DENVER–The Colorado Department of Health and Environment (CDPHE) recently announced the upcoming availability of a cellphone app created by Apple and Google that will allow people to opt in to an anonymous “token exchange” on their phones that will keep track of their proximity to people who might later be diagnosed with the COVID-19 virus.
Announced September 8, the “Exposure Notification Express” (ENExpress) app will swap anonymous “tokens,” or bits of code, with other users who come within about six feet and who linger for 10 minutes or longer. These exchanged tokens are stored on each person’s phone for 14 days. New random tokens are generated within a users phone every 15 minutes to prevent tracking of the individual.
If a user is diagnosed with confirmed COVID-19, the diagnosing agency will issue that person a special code that is entered into the phone that then triggers a notification to everyone with whom tokens have been exchanged in the last 14 days, advising them to contact health authorities to be tested. The identity of the infected person is never revealed to other users or state health authorities and no individual identity or location data is created, stored or disclosed to anyone, according to CDPHE’s website.
How the individual phone numbers and their owners are kept confidential while still being able to send out notifications to and from token holders, and who stores and has access to that data, is not stated.
While Apple and Google created the operating system structure (API) for the system months ago, the original iteration required states to program their own apps. This caused the idea to be widely ignored, and only six states created an app.
Both companies collaborated to create ENExpress as a joint effort to standardize the interface and encourage states to take advantage of the technology by relieving the burden and cost of designing and programming 50 different apps.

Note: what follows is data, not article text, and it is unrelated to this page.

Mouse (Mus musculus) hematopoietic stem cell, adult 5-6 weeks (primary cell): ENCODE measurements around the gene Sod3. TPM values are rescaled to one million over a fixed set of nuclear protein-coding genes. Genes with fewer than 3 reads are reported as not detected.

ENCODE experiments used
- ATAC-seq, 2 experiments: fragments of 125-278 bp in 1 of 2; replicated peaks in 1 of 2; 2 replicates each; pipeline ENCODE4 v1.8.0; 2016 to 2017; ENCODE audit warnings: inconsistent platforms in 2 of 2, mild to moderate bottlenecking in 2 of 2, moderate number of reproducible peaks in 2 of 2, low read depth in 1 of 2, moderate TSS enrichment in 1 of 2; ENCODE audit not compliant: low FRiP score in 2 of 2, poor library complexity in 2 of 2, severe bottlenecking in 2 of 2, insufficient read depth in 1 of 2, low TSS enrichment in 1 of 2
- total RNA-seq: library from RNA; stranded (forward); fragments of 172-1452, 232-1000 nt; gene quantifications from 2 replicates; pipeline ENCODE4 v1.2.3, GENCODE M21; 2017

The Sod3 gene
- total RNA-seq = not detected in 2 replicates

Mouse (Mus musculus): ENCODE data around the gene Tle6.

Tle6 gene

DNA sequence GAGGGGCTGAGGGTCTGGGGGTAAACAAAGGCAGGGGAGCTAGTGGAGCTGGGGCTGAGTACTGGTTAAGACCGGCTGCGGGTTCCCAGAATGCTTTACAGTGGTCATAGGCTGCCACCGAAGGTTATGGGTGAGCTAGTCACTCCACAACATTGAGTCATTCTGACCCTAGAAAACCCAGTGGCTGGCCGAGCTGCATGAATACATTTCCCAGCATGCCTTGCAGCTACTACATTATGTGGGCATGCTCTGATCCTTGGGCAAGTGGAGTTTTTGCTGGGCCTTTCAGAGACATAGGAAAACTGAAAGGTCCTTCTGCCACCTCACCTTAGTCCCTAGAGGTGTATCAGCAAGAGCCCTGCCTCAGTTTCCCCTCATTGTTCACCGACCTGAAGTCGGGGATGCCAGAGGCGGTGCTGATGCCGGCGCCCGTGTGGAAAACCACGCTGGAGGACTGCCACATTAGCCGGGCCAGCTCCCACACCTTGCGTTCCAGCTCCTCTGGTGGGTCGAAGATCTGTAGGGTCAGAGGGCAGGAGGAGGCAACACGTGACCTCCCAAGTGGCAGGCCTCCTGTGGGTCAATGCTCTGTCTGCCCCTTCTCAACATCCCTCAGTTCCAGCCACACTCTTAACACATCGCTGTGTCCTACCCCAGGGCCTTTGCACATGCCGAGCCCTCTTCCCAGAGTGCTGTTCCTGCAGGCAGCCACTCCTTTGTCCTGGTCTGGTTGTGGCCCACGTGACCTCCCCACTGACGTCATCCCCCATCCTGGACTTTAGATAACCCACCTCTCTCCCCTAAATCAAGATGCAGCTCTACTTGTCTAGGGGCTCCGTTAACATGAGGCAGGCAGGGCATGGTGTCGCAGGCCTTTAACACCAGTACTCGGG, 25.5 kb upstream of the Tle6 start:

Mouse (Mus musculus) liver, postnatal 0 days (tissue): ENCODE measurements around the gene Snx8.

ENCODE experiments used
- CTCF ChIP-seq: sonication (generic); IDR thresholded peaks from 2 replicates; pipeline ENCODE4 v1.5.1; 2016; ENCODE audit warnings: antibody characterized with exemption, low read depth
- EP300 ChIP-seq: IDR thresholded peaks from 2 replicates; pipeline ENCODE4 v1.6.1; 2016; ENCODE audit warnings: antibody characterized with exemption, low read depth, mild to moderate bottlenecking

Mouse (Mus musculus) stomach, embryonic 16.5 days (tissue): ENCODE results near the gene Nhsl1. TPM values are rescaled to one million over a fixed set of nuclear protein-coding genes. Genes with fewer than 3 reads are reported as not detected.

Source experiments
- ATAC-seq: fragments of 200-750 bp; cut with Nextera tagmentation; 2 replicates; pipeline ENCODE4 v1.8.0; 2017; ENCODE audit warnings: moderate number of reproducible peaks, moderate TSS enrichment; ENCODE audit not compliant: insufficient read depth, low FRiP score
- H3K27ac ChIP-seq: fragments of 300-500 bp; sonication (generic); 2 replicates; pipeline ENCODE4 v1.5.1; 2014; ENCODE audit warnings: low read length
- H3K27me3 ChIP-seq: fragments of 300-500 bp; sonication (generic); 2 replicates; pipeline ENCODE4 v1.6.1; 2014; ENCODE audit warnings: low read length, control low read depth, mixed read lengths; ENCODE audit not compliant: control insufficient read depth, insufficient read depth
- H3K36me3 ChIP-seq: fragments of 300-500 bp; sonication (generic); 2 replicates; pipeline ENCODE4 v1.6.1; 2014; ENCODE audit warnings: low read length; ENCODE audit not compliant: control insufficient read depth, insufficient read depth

Colorado will be one of the first states to deploy ENExpress, and it is expected to become available in late September for Apple smartphones and in late September or early October for Android devices.
This is one of many efforts to create cellphone-based software to assist in detecting and limiting the spread of the virus.
CDPHE claims there is no personal information or location data involved, making use of the data impossible for contact tracing, which is different from exposure notification.
CDPHE also says that the system is entirely optional and users can turn token exchange and notifications on and off at will.
Some experts say that unless 60% to 70% of the population uses the app it will be ineffective at helping control viral spread.
Attempts have been made to use cellphones as contact tracing data sources, and governments worldwide have been hankering for such tracking, but here in the U.S. concerns about individual privacy have largely frustrated the sort of contact tracing South Korea implemented early-on in the pandemic, that it credits as helping to keep its infection numbers relatively low.
The Brookings Institution, a nonprofit public policy organization based in Washington, DC reported in April on South Korea’s contact tracing program, saying, “The tools deployed by Korean authorities are readily available in other technologically advanced countries. What sets Korea apart is the political willingness to use these tools to their full potential in supporting a public health response.”
CDPHE goes to great lengths to assure Coloradans that ENExpress cannot be used for tracking individuals, even if they are confirmed as having COVID-19. But contact tracing remains an important part of CDPHE’s plan for reducing the spread of the virus.
Governor Polis’ office reluctantly admitted in mid-April to using “publicly available aggregated cellphone data” produced by Google to create “heat maps” of Coloradans’ travels during his “Safer at Home” lockdown order.
The intersection between cellphone data, exposure tracking, contact tracing and privacy is a complex one, and given the lack of explicit statutory prohibitions, the boundaries of data acquisition, collation and analysis the government is obliged to observe are unclear.